Locman could be producing thousands of watches using Italian movements within five years as its partner OISA ramps up manufacturing.
OISA — Orologeria Italiana Società Azionaria — was founded in Milan in 1937 as a component supplier and then movement maker for several Swiss brands.
At its peak, OISA was producing 10,000 movements every month, but was all-but wiped out by the quartz crisis. Its owners kept the name alive and went back to producing components, and also retained all the intellectual property of the business.
Six years’ ago, OISA was given a new lease of life when a consortium including Marco Mantovani, president of Locman, Benedetto Perrotta of Officina Meccanica Futura and luxury brand CEO and financier Andrea Morante came together to launch a project to bring watchmaking back to Italy.
Component maker Genesi Milano, owned by Locman, has also been integrated into the group.
“We started with a dream, and then we built a company,” Mr Mantovani describes to WATCHPRO as he charts the past six years building back OISA into a manufacturer capable of producing movements at scale.
Watches Made in Italy
That dream became a reality earlier this year when Locman launched its first watch using an Italian-made movement.
The Locman Montecristo runs on a hand-wound OISA Calibre 29-50 Cinque Ponti movement with a hand crafted Côtes de Genève finish on the bridges enclosing the gear train and a handmade Perlage finish on the mainplate.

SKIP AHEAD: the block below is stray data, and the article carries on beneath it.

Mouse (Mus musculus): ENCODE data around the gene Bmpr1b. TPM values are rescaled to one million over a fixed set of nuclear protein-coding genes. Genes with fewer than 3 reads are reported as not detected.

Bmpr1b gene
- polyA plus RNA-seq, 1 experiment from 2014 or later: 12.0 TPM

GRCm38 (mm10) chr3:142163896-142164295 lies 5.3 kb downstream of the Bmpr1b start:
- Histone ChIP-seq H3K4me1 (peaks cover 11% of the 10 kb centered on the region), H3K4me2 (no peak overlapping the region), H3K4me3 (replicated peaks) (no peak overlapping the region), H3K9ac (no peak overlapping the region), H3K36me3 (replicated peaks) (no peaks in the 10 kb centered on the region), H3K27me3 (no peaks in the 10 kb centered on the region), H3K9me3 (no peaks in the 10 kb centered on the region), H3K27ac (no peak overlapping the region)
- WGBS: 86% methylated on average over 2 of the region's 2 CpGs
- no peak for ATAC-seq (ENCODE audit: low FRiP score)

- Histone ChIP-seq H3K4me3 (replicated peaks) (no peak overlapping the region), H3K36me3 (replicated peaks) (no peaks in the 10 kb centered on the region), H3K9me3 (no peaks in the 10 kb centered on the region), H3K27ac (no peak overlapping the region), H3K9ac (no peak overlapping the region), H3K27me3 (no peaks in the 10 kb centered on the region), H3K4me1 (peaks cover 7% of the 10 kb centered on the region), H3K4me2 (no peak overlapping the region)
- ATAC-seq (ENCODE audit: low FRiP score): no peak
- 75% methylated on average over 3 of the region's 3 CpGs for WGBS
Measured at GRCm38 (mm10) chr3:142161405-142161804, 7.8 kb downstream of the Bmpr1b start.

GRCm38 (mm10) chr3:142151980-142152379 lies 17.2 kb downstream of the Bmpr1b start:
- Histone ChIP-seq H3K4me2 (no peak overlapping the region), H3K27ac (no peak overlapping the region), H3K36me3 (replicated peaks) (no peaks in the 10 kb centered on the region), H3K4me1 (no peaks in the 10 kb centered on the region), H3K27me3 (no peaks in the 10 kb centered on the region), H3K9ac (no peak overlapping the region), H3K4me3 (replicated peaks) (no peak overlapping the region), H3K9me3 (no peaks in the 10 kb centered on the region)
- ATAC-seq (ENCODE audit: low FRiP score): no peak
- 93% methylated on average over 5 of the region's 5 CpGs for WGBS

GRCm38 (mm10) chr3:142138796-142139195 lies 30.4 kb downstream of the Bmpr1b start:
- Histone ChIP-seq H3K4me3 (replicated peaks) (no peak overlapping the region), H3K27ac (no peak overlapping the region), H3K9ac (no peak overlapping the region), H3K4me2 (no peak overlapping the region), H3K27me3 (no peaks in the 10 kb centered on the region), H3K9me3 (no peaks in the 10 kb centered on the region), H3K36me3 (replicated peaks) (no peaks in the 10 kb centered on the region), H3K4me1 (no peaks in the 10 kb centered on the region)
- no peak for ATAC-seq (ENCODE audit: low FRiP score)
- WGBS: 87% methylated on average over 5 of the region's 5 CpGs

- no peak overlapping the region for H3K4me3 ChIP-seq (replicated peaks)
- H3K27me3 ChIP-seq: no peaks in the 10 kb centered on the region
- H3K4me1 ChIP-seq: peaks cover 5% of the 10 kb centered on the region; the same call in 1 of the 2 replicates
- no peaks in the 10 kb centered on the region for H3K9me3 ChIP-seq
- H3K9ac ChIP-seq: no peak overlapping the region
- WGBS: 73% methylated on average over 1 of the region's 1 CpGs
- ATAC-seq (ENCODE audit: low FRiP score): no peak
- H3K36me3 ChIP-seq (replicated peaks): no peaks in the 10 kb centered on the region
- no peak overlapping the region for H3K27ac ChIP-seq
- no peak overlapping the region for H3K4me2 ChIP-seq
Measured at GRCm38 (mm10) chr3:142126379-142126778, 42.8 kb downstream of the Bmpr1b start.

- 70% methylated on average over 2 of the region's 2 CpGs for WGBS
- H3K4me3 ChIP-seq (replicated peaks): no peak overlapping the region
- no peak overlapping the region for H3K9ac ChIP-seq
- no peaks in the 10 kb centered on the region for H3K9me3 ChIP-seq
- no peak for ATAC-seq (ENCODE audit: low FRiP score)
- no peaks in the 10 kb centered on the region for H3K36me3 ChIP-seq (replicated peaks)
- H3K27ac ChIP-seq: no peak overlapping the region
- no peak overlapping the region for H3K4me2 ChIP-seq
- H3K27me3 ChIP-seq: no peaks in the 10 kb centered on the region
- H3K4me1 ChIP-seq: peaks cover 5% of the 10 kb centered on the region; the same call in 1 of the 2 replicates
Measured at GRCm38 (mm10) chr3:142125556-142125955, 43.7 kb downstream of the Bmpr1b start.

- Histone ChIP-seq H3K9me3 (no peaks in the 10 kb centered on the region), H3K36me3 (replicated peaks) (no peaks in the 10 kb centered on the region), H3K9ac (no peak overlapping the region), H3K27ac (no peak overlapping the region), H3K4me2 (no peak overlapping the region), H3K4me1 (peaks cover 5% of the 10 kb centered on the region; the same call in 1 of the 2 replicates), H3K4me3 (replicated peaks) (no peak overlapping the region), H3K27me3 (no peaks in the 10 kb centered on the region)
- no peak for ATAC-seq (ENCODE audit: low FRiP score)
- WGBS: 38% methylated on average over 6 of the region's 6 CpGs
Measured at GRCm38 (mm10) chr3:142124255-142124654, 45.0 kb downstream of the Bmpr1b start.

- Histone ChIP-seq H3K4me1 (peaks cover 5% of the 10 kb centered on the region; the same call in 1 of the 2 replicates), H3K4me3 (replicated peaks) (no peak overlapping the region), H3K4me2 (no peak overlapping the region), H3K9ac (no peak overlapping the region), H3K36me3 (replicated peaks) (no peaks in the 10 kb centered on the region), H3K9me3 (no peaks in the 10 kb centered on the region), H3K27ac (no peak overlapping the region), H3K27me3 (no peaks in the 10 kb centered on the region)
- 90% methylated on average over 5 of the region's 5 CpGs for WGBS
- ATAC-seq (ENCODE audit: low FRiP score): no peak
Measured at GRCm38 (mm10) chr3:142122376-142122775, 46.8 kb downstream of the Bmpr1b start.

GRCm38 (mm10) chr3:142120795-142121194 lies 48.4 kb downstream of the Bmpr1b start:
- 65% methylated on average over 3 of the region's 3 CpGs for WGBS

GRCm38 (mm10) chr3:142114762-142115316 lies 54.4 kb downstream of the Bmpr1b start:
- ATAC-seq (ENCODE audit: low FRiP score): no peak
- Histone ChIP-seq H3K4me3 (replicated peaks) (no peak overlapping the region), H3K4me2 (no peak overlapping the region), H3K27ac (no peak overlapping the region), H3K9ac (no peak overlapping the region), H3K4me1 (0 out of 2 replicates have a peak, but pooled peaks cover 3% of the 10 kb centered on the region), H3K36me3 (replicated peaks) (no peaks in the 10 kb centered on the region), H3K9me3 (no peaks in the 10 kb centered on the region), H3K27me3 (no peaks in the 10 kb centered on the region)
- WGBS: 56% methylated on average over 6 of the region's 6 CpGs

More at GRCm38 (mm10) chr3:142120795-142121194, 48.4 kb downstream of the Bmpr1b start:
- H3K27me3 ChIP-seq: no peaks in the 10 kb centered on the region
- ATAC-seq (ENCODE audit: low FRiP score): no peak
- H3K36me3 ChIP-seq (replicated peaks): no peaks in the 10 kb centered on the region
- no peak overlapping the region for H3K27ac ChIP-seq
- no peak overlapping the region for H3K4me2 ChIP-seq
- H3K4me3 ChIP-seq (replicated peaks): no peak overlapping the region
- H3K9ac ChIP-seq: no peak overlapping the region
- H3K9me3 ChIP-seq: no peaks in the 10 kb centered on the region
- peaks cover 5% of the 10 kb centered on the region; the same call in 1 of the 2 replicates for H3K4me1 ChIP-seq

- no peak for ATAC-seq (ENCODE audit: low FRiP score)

The Montecristo was made in limited quantities in steel for $6,000 and gold for $25,000.
That is a rare price point for Locman, which typically retails its watches for under $1,000, but the OISA project has been a labour of love for the consortium, and the made in Italy watches have been popular in their home country.
“Italians are passionate about their watches because of the tradition of manufacturing throughout the 20th century,” Mr Mantovani says.
“Watchmaking is respected as an art in Italy. Collectors are respected for their passion,” he adds.
OISA has made around 1,000 movements in 2022, all of which have been used by Locman, but the company aims to increase production to 10,000 units per year by 2026.
The business owns patents on up to ten different movements, including automatics, and plans to re-introduce a number of them.
OISA does not want to be compared to industrial producers like Seiko, ETA and Selitta, but prefers to be seen an artisan option where watchmakers can come for low volume or even unique movements made to order.
Locman will take “only a percentage” of those movements, Mr Mantovani says, “but it is a great opportunity for us,” he adds.
Locman is little-known outside of its native Italy, where it owns a network of boutiques. Germany, The Netherlands, Austria, USA and Japan are sizeable export markets where it has retail partners.
The company is currently in discussions on ramping up its presence in the UK.